Traditionally one-member sentences are divided into verbal and nominal based on the means of expression of the main part or member. One-member sentences the main member of which is expressed in a verb form representing an independent predicative feature make up verbal one-member sentences. The classification of structural and semantic varieties of verbal one-member sentences is due to the different content of predicative meanings (tense, modality, person) and the use of certain verb forms designed to express this meaning (Babaytseva, 2004). Hence follows the division into indefinitely personal, definitively personal, generalized personal, impersonal and infinitive verbal one-member sentences.

Verbal one-member sentences in the advertising slogan structure

The need to emphasize the action itself explains the frequency of the use of one or another type of verbal one-member sentences in the structure of an advertising slogan.

is “a type of one-member sentences where the main part or member is expressed by a personal form of the verb indicating a specific person” (Valgina, 2003, p. 76). In such sentences the verb form not only denotes the action itself, but also clearly indicates the character. That is to say the foregrounding of the predicative semantic subject occurs due to the form of the verb, the main member of the sentence indicating the speaker or his interlocutor (Skoblikova, 2012).

The main member of definitively personal sentences can be expressed by a verb in the singular or plural form of the first or second person, present-future tense, indicative mood, for example: (Sovcombank); (Orient); (Dixi stores chain); singular and plural imperative verb, for example: (Camelot);(Sprite); (Pepsi); (Persen drug). Sometimes to express the meaning of the motivation for a joint action a verb in the first person plural is used, for example: (Persil washing gel);(Head and Shoulders shampoo). In terms of their semantics and structure such sentences are synonymous with two-member sentences and are easily transformed into them by including the corresponding subject-pronouns (Valgina, 2003). However, at the level of functioning, one-member and two-member sentences synonymous with them have fundamental differences, i.e. the general “stylistic tonality” of these sentences is different (Beloshapkova, 2008). Definitely personal sentences give the text more energy, dynamism and make it more concise. It is not without reason that the famous linguist Peshkovsky (2001) when comparing synonymous one-member and two-member sentences came to the conclusion that two-member sentences represent “more sluggish, diluted, calm, but not clearer speech” (p. 44).

In imperative sentences typical of the structure of an advertising slogan, one-member definite personal constructions prevail since the verb in the imperative mood is self-sufficient to foreground the subject of the action, for example: (Beeline); (Brooke Bond); (Nuts);; ! (Skittles); (Samsung);(Jockey); (Mig painkiller);(tic ​​tac);(Hankook).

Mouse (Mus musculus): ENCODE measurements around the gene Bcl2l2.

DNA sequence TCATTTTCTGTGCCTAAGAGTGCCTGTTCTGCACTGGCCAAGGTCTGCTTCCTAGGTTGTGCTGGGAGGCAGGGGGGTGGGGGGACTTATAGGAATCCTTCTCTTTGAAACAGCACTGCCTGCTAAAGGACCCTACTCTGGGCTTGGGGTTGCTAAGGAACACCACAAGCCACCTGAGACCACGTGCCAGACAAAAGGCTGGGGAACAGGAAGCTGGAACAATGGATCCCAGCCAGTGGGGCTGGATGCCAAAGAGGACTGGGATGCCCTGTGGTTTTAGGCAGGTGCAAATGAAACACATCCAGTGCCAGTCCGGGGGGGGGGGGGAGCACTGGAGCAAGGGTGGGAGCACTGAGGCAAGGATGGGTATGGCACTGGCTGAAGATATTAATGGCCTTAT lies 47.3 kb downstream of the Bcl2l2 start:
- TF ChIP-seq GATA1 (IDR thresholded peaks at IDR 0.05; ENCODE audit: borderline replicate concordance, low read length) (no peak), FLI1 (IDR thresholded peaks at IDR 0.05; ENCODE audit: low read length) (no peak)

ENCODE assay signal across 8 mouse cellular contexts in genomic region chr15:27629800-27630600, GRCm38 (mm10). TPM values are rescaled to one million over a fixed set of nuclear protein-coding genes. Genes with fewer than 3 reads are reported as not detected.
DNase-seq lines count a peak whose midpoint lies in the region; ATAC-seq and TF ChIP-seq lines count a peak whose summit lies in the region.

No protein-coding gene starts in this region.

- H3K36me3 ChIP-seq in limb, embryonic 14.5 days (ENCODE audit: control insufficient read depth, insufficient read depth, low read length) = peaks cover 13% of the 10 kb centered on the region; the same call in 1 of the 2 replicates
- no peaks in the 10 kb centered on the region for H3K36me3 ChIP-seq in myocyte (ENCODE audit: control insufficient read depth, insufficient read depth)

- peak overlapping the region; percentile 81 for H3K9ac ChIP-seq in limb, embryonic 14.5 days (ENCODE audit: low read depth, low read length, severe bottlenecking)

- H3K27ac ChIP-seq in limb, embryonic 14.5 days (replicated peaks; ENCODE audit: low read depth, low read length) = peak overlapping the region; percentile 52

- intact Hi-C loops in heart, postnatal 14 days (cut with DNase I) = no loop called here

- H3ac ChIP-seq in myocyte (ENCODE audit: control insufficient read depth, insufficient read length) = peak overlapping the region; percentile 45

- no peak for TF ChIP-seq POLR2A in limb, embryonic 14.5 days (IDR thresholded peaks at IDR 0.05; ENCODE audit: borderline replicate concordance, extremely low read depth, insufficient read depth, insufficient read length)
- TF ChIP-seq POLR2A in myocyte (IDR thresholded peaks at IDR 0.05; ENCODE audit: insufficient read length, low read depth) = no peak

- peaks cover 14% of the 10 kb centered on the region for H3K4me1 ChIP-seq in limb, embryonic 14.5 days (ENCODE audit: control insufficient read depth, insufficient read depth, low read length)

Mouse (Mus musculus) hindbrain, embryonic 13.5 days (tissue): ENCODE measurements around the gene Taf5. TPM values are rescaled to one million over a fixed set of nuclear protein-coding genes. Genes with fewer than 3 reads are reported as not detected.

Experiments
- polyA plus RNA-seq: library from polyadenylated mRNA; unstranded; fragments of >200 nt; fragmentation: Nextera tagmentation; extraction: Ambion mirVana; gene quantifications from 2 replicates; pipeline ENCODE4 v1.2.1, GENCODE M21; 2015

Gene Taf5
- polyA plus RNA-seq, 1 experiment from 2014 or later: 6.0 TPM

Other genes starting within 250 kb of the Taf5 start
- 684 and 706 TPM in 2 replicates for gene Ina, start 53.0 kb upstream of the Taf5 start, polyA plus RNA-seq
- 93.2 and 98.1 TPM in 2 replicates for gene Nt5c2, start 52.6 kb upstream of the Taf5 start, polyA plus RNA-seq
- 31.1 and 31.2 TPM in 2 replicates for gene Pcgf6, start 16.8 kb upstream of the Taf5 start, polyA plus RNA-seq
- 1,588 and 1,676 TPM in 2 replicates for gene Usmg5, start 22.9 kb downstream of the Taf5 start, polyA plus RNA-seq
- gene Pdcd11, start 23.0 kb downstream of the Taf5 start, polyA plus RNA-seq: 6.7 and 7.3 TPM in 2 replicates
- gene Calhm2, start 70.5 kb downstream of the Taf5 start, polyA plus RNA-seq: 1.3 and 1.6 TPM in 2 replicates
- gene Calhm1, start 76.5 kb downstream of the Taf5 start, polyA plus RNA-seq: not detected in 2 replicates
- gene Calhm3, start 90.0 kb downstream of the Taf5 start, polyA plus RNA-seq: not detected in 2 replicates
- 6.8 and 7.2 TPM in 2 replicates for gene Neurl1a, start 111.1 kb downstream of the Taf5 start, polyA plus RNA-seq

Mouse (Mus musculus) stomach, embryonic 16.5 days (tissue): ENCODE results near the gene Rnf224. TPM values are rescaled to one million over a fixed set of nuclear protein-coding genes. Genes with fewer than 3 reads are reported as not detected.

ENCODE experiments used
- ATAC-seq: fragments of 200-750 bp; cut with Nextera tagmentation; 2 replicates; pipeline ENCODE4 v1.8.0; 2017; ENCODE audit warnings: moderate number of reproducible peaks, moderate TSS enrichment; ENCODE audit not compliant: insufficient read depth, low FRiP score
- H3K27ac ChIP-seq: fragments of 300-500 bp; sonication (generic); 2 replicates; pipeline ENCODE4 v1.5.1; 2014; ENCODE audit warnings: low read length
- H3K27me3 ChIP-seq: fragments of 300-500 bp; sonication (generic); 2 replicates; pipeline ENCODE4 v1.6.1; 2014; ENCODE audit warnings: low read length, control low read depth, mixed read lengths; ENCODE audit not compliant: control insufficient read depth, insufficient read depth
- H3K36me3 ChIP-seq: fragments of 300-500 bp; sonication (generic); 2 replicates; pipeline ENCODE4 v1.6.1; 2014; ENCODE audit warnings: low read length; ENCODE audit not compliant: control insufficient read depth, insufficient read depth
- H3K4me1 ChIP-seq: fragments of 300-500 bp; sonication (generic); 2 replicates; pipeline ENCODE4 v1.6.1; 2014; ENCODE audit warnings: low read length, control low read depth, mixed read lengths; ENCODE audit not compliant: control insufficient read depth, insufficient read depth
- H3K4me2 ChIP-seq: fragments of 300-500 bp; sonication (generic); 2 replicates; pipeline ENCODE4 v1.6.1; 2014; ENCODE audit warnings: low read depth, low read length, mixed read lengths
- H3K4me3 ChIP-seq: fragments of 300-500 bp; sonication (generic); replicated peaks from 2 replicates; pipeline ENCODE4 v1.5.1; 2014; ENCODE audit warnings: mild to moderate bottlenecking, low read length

When functioning in the structure of an advertising slogan, a verb in the form of an imperative mood in a narrative context, there is a tendency towards a softer, recommendatory character (Romanova, 2013). That is, in this case, the advertising text advises and unobtrusively recommends to do things jointly with the advertised product. For example:(Claritin drug); (Garnier);(Princess Nuri); (AVON);(Hochland);(Opel Astra).

are “one-member sentences the main member of which names a process or state independent of the active agent (or a feature independent of its bearer)” (Valgina, 2003, p. 115). The predicative feature of an impersonal sentence is expressed through the most impersonal form of the verb and its lexical meaning. In its turn the action is presented as occurring outside of involvement with its producer. It is the absence of an active agent that is the semantic basis of such sentences, but an indication of an agent or bearer of a feature can be presented in a form that does not allow for a grammatical subject. In general, the appearance of impersonal constructions denoting natural phenomena, the internal or physical state of a person was initially associated with a certain ‘mythical figure’, but as a result of the development of abstract thinking there was a clear distraction of action from a specific figure.

The stylistic possibilities of one-member impersonal sentences are unusually unlimited, which is why they are widely used in advertising texts. They give the advertising slogan a high stylistic color. The advertising is simple and understandable for everyone, for example:(Hylak-Forte); (Lay’s);(Gillette);. (Oreo). The impersonal sentences are irreplaceable when it is necessary to highlight the action itself and its result: (Pyaterochka store).